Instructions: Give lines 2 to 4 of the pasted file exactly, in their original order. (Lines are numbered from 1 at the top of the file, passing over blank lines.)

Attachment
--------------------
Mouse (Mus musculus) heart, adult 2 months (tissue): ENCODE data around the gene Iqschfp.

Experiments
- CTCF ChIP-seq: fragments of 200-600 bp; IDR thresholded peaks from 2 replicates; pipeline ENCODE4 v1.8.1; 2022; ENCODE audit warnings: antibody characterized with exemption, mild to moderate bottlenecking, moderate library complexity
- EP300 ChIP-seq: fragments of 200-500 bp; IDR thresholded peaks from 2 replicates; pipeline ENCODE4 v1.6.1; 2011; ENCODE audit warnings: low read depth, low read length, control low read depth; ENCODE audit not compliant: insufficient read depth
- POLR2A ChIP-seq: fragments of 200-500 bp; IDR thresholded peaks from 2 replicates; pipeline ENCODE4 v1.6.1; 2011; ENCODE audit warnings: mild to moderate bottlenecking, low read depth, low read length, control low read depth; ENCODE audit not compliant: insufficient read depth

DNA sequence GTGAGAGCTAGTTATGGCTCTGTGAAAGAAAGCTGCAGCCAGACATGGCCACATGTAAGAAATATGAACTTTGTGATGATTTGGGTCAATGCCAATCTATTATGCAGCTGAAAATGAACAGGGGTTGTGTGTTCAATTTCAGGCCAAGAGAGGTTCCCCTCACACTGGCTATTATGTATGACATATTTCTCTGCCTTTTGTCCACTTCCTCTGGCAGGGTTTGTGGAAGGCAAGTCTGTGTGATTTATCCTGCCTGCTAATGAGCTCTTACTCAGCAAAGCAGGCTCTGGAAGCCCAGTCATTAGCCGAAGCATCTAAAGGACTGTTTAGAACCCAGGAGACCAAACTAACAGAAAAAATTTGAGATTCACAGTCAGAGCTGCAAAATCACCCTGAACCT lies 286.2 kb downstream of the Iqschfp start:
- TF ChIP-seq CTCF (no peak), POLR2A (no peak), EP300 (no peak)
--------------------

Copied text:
Experiments
- CTCF ChIP-seq: fragments of 200-600 bp; IDR thresholded peaks from 2 replicates; pipeline ENCODE4 v1.8.1; 2022; ENCODE audit warnings: antibody characterized with exemption, mild to moderate bottlenecking, moderate library complexity
- EP300 ChIP-seq: fragments of 200-500 bp; IDR thresholded peaks from 2 replicates; pipeline ENCODE4 v1.6.1; 2011; ENCODE audit warnings: low read depth, low read length, control low read depth; ENCODE audit not compliant: insufficient read depth